Christmas as a holiday was not observed until well after the biblical era. The early church celebrated Jesus’ resurrection, not His birth. In fact, Christmas was not given any kind of official recognition by the church until the mid-fifth century.
Partly because so many Christmas customs seem to have their roots in paganism, Christians have often been resistant to some of the rituals of the holiday. The Puritans in early America rejected Christmas celebrations altogether. They deliberately worked on December 25 to show their disdain. A law passed in England in 1644 reflected a similar Puritan influence; the law made Christmas Day an official working day.
Christians today are generally not opposed to celebrating Christmas. The holiday itself is nothing, and observing it is not a question of right or wrong, similar to what Paul wrote in Romans 14:5-6. Every day—including Christmas—is a celebration for us who know and love Him.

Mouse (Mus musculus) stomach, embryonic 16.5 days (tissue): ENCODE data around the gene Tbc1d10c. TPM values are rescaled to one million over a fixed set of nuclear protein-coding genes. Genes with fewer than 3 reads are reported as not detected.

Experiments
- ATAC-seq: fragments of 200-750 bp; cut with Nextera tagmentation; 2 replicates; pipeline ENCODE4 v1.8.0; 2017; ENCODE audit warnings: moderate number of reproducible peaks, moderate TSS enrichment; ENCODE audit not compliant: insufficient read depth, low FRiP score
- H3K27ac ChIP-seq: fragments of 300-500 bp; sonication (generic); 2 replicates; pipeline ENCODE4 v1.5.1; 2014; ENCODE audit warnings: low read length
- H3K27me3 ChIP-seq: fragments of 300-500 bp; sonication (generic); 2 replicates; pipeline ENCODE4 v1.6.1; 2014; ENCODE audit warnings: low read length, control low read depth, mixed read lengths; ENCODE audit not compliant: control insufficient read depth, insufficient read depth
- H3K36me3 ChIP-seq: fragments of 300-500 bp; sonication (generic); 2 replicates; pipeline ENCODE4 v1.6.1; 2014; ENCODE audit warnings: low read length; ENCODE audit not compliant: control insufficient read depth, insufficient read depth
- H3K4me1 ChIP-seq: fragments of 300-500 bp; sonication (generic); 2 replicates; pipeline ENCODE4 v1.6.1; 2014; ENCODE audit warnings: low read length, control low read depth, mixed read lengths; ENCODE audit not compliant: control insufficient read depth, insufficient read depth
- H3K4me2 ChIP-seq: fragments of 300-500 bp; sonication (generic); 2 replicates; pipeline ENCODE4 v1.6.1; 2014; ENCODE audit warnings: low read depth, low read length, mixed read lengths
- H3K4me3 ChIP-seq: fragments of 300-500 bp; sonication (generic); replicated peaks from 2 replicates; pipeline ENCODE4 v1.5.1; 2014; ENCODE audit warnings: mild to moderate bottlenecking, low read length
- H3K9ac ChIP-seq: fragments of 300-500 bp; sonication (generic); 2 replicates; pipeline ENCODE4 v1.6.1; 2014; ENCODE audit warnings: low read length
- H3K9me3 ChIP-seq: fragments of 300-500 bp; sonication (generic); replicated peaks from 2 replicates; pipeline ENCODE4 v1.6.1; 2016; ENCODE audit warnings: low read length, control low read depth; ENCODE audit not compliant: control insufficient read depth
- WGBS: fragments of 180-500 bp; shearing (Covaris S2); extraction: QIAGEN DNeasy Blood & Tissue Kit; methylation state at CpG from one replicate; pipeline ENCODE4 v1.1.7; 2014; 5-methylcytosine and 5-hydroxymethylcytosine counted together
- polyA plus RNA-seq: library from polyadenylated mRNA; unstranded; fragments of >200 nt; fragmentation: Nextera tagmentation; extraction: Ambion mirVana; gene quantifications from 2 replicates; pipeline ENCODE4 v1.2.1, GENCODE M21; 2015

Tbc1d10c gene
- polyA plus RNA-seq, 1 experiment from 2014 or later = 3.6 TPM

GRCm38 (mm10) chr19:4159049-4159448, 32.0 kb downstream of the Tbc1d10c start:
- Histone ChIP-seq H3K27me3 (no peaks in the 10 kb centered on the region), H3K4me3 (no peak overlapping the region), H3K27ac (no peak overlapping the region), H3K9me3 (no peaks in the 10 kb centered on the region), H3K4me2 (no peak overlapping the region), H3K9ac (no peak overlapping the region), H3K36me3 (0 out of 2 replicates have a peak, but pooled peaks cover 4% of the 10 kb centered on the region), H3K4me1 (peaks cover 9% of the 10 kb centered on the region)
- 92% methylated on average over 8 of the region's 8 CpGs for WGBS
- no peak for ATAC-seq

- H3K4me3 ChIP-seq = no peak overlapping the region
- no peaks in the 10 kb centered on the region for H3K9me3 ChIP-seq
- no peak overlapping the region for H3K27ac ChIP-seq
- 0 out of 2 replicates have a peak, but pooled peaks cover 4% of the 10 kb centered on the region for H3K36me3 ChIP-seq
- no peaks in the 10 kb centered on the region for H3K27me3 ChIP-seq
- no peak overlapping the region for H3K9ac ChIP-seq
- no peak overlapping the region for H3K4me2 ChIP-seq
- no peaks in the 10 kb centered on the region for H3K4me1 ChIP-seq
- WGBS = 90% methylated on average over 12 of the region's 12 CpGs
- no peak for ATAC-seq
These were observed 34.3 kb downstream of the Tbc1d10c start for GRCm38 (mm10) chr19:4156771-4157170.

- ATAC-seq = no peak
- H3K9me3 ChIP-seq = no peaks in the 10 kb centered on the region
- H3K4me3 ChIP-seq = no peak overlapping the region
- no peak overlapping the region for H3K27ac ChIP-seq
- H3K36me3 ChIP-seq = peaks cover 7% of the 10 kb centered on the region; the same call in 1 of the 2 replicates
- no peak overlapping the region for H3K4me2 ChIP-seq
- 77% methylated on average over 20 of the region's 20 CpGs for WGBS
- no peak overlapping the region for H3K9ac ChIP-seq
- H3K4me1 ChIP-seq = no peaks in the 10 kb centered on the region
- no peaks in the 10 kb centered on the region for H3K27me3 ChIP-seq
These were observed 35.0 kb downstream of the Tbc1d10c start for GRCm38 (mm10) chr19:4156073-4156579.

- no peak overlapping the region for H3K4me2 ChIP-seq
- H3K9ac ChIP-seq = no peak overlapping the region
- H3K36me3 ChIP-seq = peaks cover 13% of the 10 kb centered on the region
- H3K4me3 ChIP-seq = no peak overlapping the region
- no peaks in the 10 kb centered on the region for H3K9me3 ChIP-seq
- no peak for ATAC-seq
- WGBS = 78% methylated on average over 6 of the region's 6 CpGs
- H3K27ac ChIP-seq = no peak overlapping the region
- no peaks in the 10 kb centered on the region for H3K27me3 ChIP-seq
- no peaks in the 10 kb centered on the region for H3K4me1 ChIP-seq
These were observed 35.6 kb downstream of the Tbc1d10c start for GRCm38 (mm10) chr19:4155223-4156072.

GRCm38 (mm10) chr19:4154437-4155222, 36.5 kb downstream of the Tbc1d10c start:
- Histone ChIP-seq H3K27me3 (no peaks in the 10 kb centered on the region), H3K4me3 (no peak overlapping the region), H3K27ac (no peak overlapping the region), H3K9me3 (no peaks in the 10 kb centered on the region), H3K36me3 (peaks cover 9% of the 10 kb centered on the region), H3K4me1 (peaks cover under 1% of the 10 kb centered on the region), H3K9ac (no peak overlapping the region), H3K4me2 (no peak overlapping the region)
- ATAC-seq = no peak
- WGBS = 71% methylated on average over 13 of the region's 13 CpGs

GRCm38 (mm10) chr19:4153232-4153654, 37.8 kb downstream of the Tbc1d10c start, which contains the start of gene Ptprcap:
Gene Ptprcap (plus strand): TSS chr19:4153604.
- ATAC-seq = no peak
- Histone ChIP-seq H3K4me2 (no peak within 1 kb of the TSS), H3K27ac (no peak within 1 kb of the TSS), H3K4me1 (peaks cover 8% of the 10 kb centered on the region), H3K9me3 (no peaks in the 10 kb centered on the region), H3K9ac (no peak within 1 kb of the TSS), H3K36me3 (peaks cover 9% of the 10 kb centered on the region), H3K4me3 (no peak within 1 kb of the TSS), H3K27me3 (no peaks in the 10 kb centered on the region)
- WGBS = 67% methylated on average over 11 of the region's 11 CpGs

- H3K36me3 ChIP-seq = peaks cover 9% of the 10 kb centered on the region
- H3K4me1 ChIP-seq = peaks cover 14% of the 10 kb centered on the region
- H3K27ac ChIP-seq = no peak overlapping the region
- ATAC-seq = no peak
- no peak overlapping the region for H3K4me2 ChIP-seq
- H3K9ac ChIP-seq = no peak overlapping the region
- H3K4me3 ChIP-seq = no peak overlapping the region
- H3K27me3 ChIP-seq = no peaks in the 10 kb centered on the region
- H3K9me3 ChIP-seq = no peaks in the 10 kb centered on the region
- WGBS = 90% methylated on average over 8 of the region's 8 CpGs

How we observe Christmas is the central issue. Do we observe it for the Lord’s sake or for our own sinful self-gratification? Do we even think about why and how we celebrate it? That is the heart of the matter. Christmas is an opportunity for us to exalt Jesus Christ. We ought to take advantage of it.
** Adapted from John MacArthur, in God With Us, the Miracle of Christmas, 1989.